Home Economy Term deposit yields mixed on peso, easing bets

Term deposit yields mixed on peso, easing bets


YIELDS on the Bangko Sentral ng Pilipinas’ (BSP) term deposits were mixed on Wednesday due to the continued weakness of the peso and bets of a policy rate cut as early as next month.

Demand for the BSP’s term deposit facility (TDF) reached P321.657 billion on Wednesday, higher than the P230-billion offer and the P207.107 billion in bids for the P200 billion auctioned off last week.

Broken down, bids for the seven-day papers amounted to P159.459 billion, above the P120 billion auctioned off by the BSP as well as the P116.409 billion in tenders seen in the previous week for P90 billion on the auction block.

Banks asked for yields ranging from 6.495% to 6.525%, a much narrower band compared with the 6.275% to 6.5275% seen a week ago. This caused the average rate of the one-week term deposits to inch up by 0.9 basis point (bp) to 6.5154% from 6.5145% previously.

Meanwhile, the 14-day term deposits attracted tenders amounting to P162.198 billion, higher than the P110-billion offer and the P90.698 billion in bids recorded a week ago for the P110-billion offering.

Accepted rates for the tenor ranged from 6.5245% to 6.575%, a slightly wider and lower margin versus the 6.55% to 6.595% seen last week. This caused the average rate of the two-week papers to drop by 0.28 bp to 6.5681% from 6.5709% in the prior auction.

The BSP has not auctioned off 28-day term deposits for more than three years to give way to its weekly offerings of securities with the same tenor.

The term deposits and the 28-day bills are used by the BSP to mop up excess liquidity in the financial system and to better guide market rates.

TDF yield movements were mixed on Wednesday after the peso recently fell to 20-month lows, Rizal Commercial Banking Corp. Chief Economist Michael L. Ricafort said in a Viber message.

On June 26, the local unit closed at P58.86 against the greenback, its worst finish since its P58.87-a-dollar close on Oct. 24, 2022.

The peso has been trading at the P58-per-dollar level since May and has been inching closer to its record low of P59 in recent weeks as safe-haven demand and monetary easing bets have boosted the dollar versus most emerging-market currencies.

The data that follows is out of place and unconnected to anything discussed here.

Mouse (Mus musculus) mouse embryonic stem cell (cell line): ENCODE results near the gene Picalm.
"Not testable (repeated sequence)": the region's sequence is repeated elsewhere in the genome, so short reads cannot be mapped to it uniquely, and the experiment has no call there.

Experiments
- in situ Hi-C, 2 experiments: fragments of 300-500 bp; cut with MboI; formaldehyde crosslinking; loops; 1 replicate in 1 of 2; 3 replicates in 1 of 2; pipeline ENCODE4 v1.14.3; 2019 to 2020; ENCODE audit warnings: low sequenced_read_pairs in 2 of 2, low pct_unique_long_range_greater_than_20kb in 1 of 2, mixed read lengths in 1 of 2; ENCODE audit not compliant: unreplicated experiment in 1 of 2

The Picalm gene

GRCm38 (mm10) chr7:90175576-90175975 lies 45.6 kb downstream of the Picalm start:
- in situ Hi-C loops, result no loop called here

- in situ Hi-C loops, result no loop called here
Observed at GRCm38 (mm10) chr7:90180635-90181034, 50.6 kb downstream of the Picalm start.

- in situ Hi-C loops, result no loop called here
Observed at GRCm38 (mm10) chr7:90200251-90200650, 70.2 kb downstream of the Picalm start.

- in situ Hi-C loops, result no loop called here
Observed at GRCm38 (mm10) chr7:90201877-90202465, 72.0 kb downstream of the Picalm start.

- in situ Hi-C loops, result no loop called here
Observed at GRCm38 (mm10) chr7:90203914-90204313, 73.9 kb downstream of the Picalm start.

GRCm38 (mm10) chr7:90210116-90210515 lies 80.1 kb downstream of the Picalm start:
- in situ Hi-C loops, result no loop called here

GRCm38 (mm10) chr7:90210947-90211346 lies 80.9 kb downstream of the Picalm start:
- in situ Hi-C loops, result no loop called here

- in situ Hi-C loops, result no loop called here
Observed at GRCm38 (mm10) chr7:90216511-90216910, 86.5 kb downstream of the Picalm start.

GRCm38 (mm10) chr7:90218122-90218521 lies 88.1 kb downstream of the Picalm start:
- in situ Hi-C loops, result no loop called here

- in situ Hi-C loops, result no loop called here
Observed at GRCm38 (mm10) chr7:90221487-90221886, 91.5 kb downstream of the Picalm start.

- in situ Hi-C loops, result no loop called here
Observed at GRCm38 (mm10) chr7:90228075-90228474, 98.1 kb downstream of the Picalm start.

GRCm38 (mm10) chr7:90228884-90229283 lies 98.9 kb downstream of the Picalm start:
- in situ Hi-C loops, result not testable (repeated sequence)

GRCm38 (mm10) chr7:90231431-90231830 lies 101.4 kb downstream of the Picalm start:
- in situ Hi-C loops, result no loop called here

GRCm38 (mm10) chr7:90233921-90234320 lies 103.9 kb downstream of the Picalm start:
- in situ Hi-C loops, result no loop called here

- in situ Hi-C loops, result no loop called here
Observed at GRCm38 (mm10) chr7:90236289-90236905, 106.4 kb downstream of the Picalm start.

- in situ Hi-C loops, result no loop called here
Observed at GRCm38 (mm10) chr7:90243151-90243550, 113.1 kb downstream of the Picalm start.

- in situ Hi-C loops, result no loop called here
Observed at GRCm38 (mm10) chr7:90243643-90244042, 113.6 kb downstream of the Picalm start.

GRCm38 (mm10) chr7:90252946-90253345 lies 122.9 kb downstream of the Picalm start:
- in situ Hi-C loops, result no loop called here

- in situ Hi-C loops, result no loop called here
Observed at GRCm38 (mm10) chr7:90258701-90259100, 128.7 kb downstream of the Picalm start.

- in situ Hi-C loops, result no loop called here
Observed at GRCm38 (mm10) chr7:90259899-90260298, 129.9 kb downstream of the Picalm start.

The central bank has said it occasionally intervenes in the foreign exchange market to ensure the peso does not depreciate sharply.

BSP Governor Eli M. Remolona, Jr. has also said that the impact of a weak peso on inflation is minimal.

Mr. Ricafort added that TDF yields mostly moved sideways amid policy rate cut bets due to expectations of slower Philippine inflation following the approval of an executive order that slashes the tariffs on rice imports.

President Ferdinand R. Marcos, Jr. approved Executive Order No. 62, which reduces the tariff on rice imports to 15% from 35% previously. This is widely expected to help bring down rice prices and rein in inflation.

Mr. Remolona last week said the Monetary Board is “on track” and “somewhat more likely than before” to slash rates at its Aug. 15 policy meeting as he expects the consumer price index (CPI) to further ease this semester with the implementation of lower tariffs on rice.

The BSP could cut rates by 25 bps in the third quarter and by another 25 bps in the fourth quarter, he added.

The Monetary Board’s Aug. 15 review is its only meeting in the third quarter. Meanwhile, its last two reviews for the year will be held in the fourth quarter and are scheduled on Oct. 17 and Dec. 19.

An August cut would be the first for the BSP in over three years, which last slashed borrowing costs by 25 bps in November 2020 to bring the policy rate to a record low of 2% during the pandemic.

The Philippine Statistics Authority will release June CPI data on Friday (July 5). A BusinessWorld poll of 14 analysts yielded a median estimate of 3.9% for June inflation, within the BSP’s 3.4-4.2% forecast for the month.

Headline inflation averaged 3.5% for the first five months, well within the central bank’s 2-4% goal for the year. — Luisa Maria Jacinta C. Jocson

Related News